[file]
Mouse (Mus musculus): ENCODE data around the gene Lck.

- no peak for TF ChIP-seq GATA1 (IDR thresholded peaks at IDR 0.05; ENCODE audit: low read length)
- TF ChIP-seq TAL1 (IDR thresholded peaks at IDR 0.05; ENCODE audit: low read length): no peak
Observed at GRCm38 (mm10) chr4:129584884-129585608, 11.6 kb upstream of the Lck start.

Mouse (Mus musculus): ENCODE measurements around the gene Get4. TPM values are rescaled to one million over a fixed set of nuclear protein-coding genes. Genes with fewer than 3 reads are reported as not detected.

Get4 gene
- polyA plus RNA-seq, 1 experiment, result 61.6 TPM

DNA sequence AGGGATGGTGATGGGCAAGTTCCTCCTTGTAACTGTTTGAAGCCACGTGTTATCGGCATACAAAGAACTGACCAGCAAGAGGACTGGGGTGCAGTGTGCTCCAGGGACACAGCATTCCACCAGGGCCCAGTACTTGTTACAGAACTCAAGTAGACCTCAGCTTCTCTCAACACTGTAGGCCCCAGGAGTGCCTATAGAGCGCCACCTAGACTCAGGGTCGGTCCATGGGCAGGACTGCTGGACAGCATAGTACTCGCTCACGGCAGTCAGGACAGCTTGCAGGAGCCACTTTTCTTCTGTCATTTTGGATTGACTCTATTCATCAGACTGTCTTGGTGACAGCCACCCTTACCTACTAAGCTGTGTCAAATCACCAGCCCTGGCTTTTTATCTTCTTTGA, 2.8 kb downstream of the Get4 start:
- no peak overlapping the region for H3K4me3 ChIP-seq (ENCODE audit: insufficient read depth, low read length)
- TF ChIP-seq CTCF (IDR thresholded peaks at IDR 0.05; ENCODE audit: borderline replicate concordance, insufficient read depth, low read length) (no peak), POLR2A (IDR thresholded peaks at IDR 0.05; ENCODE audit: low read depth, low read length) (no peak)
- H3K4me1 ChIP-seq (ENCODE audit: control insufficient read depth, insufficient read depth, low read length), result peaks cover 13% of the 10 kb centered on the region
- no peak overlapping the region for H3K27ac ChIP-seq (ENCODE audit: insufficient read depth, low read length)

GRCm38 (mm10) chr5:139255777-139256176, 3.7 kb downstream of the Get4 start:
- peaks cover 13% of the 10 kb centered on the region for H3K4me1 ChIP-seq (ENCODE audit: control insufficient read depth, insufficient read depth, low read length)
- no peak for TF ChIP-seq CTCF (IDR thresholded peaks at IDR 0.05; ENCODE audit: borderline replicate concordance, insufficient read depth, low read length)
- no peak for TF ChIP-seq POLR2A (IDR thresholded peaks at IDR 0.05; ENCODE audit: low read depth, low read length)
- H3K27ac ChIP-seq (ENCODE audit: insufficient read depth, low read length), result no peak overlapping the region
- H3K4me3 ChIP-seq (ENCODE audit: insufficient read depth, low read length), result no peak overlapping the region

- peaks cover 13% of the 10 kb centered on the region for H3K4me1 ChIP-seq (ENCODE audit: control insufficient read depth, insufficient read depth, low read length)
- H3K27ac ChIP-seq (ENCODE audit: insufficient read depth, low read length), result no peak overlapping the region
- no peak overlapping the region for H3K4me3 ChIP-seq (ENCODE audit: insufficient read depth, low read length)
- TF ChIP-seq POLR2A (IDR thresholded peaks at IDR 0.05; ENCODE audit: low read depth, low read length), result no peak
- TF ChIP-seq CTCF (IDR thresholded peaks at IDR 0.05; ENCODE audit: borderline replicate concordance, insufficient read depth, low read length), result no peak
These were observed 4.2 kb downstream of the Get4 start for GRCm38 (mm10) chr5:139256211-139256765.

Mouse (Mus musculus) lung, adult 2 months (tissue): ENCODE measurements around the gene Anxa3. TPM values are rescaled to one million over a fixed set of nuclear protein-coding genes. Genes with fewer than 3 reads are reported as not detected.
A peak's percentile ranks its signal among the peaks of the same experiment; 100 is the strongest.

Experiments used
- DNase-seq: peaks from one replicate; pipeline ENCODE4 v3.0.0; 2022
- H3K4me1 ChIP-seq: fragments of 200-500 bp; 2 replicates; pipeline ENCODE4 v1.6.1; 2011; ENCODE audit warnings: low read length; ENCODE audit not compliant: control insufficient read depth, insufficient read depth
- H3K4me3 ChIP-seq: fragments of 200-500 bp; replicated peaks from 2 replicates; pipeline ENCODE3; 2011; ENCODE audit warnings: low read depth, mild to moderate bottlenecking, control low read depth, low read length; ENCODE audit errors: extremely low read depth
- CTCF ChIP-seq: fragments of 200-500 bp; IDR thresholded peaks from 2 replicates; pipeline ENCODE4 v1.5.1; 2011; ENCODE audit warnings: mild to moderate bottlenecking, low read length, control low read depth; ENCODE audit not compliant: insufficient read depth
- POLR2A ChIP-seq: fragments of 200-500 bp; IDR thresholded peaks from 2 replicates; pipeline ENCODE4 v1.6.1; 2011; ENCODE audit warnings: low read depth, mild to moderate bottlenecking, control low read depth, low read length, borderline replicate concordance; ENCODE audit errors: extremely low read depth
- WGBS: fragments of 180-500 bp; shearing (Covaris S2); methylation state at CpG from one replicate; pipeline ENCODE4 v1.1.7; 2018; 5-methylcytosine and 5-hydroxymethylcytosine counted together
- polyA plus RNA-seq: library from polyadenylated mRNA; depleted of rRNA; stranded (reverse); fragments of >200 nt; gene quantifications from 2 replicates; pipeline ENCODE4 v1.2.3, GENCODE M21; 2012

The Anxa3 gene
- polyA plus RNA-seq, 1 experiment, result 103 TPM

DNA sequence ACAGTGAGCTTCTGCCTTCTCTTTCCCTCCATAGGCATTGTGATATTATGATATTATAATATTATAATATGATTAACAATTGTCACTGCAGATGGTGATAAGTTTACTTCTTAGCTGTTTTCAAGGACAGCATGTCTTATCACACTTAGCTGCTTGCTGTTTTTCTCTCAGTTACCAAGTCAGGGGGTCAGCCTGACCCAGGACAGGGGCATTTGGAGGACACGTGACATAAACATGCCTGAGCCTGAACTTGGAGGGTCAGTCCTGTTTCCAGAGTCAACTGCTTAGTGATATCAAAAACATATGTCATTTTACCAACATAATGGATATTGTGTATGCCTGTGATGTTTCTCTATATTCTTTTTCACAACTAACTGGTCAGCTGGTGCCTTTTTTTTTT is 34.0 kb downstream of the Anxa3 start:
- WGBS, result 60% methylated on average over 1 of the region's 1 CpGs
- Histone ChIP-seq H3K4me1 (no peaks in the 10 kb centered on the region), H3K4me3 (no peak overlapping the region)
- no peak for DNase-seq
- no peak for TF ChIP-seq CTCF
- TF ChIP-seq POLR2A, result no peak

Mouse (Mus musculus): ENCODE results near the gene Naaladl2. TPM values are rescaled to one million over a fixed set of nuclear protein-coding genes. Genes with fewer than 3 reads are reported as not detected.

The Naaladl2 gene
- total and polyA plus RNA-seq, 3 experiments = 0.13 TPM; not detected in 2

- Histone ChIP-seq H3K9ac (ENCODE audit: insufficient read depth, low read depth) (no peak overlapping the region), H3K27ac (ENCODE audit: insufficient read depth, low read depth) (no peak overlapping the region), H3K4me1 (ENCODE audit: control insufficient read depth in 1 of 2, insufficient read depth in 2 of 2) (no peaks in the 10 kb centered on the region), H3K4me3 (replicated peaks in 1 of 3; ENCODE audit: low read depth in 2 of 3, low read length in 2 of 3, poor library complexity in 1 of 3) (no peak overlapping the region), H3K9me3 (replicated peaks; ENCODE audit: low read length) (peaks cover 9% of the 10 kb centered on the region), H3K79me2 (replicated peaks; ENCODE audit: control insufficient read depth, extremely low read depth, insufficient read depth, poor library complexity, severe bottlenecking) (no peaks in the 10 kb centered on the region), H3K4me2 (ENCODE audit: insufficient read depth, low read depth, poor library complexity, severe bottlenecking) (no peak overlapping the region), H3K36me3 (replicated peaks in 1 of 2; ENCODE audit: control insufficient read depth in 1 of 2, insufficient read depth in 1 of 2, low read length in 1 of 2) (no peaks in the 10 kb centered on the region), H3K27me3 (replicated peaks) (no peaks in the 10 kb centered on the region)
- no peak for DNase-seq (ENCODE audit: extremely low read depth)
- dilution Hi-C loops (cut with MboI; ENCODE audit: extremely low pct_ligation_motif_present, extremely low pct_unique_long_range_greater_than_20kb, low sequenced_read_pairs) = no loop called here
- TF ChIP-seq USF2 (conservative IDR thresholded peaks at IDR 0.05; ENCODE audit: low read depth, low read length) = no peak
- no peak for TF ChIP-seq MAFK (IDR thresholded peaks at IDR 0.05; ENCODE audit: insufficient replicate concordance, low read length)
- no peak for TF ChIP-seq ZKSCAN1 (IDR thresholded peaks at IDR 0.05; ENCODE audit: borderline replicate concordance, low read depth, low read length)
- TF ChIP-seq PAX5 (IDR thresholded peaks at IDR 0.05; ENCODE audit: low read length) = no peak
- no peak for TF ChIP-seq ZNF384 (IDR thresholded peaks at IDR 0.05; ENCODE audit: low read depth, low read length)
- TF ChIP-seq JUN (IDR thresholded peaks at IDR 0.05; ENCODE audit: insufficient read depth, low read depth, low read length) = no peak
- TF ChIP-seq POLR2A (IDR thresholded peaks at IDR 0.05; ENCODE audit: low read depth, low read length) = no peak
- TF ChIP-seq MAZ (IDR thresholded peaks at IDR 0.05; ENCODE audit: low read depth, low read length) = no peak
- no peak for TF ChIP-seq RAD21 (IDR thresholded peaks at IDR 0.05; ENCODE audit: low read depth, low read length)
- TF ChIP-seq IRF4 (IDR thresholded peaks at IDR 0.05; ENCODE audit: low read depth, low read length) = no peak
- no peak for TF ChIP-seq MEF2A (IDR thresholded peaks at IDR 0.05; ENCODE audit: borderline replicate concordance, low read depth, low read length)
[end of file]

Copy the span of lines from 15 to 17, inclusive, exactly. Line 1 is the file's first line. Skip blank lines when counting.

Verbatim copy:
- no peak for TF ChIP-seq CTCF (IDR thresholded peaks at IDR 0.05; ENCODE audit: borderline replicate concordance, insufficient read depth, low read length)
- no peak for TF ChIP-seq POLR2A (IDR thresholded peaks at IDR 0.05; ENCODE audit: low read depth, low read length)
- H3K27ac ChIP-seq (ENCODE audit: insufficient read depth, low read length), result no peak overlapping the region